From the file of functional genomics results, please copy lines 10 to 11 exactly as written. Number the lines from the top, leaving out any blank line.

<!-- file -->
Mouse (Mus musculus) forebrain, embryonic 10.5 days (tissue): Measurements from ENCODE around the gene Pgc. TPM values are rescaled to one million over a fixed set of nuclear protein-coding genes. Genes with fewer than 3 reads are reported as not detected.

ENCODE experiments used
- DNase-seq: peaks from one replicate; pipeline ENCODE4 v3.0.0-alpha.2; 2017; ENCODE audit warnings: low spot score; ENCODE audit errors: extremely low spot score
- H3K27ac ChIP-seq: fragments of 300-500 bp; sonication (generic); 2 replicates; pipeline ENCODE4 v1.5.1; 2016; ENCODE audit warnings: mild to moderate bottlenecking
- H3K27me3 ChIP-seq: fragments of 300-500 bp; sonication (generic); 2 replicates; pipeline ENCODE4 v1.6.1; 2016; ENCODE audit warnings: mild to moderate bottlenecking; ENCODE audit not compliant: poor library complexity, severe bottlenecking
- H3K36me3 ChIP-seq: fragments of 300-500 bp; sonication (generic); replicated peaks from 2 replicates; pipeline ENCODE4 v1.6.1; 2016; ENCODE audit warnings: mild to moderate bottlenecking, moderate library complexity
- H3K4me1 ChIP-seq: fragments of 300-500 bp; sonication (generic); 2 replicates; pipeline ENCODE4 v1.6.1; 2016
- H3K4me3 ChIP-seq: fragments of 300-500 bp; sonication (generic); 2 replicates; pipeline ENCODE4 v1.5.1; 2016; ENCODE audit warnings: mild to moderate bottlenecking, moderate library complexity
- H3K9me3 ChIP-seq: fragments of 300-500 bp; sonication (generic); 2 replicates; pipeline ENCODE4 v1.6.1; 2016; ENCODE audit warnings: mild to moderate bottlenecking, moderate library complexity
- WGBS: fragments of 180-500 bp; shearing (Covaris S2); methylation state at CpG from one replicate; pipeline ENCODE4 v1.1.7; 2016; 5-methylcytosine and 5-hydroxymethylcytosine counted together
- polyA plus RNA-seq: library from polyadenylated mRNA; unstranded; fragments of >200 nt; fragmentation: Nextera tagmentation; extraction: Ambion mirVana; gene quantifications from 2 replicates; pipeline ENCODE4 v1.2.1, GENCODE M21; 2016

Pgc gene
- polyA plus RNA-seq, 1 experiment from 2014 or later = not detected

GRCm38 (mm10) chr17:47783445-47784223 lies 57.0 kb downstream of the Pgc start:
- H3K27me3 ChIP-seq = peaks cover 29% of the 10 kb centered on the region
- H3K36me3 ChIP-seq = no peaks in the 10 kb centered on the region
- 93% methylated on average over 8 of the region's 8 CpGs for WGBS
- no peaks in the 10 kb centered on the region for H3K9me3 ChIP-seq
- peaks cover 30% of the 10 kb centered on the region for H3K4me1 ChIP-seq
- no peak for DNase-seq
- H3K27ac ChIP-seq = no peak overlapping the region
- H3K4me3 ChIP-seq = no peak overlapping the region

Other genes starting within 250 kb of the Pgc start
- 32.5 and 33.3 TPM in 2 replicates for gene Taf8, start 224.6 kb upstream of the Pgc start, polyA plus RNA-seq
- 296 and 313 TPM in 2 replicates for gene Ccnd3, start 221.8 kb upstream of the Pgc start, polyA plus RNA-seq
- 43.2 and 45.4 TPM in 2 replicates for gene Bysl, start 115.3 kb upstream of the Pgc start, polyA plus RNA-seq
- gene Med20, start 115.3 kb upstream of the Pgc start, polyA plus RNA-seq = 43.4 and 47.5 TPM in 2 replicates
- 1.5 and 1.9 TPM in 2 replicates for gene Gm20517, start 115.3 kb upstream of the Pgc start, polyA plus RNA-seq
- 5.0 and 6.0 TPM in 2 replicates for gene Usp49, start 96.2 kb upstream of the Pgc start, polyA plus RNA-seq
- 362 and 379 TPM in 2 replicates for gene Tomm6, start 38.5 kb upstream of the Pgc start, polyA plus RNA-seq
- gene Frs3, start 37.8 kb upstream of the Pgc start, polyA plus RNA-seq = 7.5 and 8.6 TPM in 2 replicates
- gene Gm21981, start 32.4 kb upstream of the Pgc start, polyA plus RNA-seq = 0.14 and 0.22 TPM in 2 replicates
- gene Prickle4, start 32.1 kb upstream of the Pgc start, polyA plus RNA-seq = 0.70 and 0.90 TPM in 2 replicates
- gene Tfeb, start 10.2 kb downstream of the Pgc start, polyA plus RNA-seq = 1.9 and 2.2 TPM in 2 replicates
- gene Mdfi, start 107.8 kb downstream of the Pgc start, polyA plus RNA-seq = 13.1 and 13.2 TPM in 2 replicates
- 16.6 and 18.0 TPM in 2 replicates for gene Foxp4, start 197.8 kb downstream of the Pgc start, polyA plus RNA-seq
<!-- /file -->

- WGBS: fragments of 180-500 bp; shearing (Covaris S2); methylation state at CpG from one replicate; pipeline ENCODE4 v1.1.7; 2016; 5-methylcytosine and 5-hydroxymethylcytosine counted together
- polyA plus RNA-seq: library from polyadenylated mRNA; unstranded; fragments of >200 nt; fragmentation: Nextera tagmentation; extraction: Ambion mirVana; gene quantifications from 2 replicates; pipeline ENCODE4 v1.2.1, GENCODE M21; 2016